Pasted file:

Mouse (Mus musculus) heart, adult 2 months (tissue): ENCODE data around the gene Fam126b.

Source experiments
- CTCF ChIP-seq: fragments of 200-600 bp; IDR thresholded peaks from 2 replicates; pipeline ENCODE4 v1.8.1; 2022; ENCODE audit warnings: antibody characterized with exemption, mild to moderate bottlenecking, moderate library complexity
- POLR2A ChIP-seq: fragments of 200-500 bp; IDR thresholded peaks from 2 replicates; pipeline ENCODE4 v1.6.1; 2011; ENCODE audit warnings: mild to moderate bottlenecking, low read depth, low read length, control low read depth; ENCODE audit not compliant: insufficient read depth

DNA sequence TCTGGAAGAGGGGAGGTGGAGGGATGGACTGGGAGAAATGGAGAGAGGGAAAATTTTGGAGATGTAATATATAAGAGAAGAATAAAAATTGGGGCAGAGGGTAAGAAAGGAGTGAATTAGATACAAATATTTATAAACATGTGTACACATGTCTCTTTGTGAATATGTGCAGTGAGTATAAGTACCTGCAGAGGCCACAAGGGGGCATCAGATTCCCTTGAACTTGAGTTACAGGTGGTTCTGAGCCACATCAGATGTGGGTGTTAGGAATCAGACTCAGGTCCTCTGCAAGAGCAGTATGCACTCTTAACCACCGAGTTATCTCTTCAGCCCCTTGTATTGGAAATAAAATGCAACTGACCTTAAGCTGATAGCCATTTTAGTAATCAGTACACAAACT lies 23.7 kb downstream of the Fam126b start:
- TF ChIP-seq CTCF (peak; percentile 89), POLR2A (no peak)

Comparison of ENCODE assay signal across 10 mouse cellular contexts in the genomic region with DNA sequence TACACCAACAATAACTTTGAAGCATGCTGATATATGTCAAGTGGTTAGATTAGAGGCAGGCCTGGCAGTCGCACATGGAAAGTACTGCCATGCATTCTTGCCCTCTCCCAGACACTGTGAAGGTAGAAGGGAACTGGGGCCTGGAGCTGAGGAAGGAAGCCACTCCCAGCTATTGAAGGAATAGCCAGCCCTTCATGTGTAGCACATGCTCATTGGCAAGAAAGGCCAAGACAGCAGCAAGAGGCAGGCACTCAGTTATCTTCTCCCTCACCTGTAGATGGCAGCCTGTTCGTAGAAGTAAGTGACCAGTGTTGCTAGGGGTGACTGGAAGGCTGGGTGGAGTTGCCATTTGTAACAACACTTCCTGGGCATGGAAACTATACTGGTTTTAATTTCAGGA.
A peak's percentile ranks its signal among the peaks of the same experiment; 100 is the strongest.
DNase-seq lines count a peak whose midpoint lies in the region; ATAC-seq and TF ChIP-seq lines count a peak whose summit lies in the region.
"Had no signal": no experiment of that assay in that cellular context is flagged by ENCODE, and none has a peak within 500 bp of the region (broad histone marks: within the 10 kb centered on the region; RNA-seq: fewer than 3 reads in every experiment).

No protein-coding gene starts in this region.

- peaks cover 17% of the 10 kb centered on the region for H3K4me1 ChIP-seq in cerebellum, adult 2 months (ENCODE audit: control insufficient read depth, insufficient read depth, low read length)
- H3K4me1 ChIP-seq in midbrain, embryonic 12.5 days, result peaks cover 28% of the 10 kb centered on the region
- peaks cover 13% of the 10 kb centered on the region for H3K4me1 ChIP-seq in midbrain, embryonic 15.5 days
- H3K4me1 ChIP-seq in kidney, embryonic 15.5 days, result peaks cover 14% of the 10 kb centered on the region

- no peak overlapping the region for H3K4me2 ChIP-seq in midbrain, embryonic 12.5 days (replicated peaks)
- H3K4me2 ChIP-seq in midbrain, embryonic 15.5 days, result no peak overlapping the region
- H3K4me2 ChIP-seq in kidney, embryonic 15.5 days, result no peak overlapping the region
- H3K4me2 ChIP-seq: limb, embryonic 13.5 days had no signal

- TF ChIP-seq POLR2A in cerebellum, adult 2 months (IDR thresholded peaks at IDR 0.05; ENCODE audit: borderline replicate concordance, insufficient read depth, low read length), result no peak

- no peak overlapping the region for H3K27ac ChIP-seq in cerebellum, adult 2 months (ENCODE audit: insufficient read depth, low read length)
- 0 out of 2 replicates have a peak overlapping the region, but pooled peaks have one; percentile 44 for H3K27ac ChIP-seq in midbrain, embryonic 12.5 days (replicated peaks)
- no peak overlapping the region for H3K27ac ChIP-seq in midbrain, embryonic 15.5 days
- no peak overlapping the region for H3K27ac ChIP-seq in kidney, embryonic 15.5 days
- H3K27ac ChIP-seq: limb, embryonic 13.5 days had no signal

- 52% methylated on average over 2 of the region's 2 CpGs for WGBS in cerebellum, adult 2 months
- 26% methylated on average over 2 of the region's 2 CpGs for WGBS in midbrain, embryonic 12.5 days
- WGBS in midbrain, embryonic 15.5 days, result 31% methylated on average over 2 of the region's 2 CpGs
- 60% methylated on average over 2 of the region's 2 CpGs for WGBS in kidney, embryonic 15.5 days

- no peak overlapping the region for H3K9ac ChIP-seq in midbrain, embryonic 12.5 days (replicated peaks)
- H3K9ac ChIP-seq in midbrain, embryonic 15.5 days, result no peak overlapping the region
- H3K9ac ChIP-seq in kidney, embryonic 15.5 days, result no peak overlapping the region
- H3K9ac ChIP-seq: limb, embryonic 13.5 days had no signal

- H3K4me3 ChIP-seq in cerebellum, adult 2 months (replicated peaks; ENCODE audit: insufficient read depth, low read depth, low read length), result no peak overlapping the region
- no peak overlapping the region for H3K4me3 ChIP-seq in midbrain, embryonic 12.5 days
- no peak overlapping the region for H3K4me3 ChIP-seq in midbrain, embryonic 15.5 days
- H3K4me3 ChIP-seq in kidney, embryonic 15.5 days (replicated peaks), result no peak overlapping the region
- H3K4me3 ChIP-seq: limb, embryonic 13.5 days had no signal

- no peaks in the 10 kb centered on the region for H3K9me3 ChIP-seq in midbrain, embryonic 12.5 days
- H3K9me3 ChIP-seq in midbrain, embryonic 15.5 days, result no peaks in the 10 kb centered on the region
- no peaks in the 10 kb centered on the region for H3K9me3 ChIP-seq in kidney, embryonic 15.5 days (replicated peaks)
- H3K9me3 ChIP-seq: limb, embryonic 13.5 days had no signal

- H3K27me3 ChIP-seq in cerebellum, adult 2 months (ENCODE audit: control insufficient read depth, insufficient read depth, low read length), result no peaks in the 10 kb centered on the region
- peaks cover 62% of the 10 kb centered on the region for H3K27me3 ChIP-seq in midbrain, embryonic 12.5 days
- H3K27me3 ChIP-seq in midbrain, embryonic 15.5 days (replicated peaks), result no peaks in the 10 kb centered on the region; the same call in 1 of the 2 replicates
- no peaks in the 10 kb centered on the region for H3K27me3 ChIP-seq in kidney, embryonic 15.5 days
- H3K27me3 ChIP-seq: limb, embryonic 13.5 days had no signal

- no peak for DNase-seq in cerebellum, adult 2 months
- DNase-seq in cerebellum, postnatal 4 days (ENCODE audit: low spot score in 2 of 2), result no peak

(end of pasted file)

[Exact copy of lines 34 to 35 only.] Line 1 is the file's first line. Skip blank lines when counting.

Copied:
- H3K4me3 ChIP-seq in cerebellum, adult 2 months (replicated peaks; ENCODE audit: insufficient read depth, low read depth, low read length), result no peak overlapping the region
- no peak overlapping the region for H3K4me3 ChIP-seq in midbrain, embryonic 12.5 days